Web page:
Don’t misunderstand me, I’m not saying it’s right to doubt God, or that it’s right to be frustrated with what he’s ordained. I’m simply being honest. In my weakness, I doubt, fear, and question. “How can this be right?” I ask. “How is it that me getting sick now is the best thing for our family and brings the most glory to God?” It doesn’t seem right to me. Certainly, this is not the way I would have planned it, and that is evident by the copious amounts of hand sanitizer I have used these past two weeks. It is evident in the fact that I got the flu shot the first day it was available. It is evident in the amount of vitamin C I’ve taken, elderberry extract and echinacea I’ve swallowed and zinc lozenges I’ve sucked on. My plans were to stay healthy. God’s were not.

So I’m sick; hacking, coughing, wheezing, sneezing, etc. I’ve taken every precaution and I’m still sick, and now that I’m sick I’m taking every caution to not get Isaiah sick by keeping my distance, covering my face with a rag when I cough and washing my hands like a pharisee. I take  necessary precautions, because I believe the Lord gives us common sense to be careful and wise in such situations, but ultimately I should not trust in these things.

“Some trust in chariots and some in horses, but we trust in the name of the LORD our God.” – Psalm 20:7

I all too often trust in my horses, in the strength of my earthly precautions and powers. I’m tempted to think and say “I’ve got this.” But the Lord says to me, “No, I’ve got this.” No amount of herbal extract can ward of the sovereign hand of the Lord.  His ways are right, though mysterious, and far beyond my understanding. Yes, there is a part of me that fears right now, but there is also the confidence that God is doing something here that I cannot see, even if it’s merely to yank me off of my chariot and cause me to rest in him.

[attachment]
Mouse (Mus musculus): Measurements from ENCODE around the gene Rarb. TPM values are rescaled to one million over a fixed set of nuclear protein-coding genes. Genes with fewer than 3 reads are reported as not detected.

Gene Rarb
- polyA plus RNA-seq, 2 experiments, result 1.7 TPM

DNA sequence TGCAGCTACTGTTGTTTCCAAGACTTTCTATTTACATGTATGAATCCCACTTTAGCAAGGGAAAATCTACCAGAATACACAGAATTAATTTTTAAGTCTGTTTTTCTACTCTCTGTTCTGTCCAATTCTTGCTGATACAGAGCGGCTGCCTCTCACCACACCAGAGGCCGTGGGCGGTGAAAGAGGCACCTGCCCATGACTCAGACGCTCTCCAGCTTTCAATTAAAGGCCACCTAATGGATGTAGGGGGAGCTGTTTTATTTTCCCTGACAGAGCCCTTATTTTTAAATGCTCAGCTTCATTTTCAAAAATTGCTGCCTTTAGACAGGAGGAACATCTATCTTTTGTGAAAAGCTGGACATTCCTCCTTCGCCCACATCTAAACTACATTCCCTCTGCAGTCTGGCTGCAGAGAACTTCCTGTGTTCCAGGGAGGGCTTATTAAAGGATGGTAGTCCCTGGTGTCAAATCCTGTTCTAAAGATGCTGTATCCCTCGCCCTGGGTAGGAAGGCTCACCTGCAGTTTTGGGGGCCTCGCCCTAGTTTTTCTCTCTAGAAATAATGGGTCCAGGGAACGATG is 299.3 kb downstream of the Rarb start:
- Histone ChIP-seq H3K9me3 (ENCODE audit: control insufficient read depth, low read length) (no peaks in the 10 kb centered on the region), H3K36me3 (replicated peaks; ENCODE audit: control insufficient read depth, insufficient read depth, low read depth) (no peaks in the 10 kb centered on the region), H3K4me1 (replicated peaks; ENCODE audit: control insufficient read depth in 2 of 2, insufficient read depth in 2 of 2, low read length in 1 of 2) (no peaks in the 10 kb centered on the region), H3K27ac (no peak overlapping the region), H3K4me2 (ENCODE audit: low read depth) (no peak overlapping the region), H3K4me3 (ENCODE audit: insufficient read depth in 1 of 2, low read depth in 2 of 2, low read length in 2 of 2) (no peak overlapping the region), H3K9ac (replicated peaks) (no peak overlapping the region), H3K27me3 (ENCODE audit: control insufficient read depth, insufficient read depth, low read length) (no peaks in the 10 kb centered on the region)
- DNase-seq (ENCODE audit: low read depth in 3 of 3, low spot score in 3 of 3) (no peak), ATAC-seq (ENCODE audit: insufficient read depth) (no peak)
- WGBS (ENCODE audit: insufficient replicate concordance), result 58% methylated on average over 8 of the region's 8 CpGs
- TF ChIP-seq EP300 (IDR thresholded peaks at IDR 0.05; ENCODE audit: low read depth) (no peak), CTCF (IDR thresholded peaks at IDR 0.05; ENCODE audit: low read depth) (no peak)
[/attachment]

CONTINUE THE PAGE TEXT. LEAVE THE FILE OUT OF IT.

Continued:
Humbled and Blessed

Just a short post to say how humbled our family has been by the response to yesterday’s post. Many thanks to Tim Challies for sharing the story on his blog. Our prayer above all else is that the Lord would be glorified and that we would be instruments for his praise. Isaiah is a gift from God, and his life has opened up more doors for the gospel than we could ever imagine.

Thank you to all of you who are praying. I will be posting an update here on Monday after his surgery and during his time in the hospital.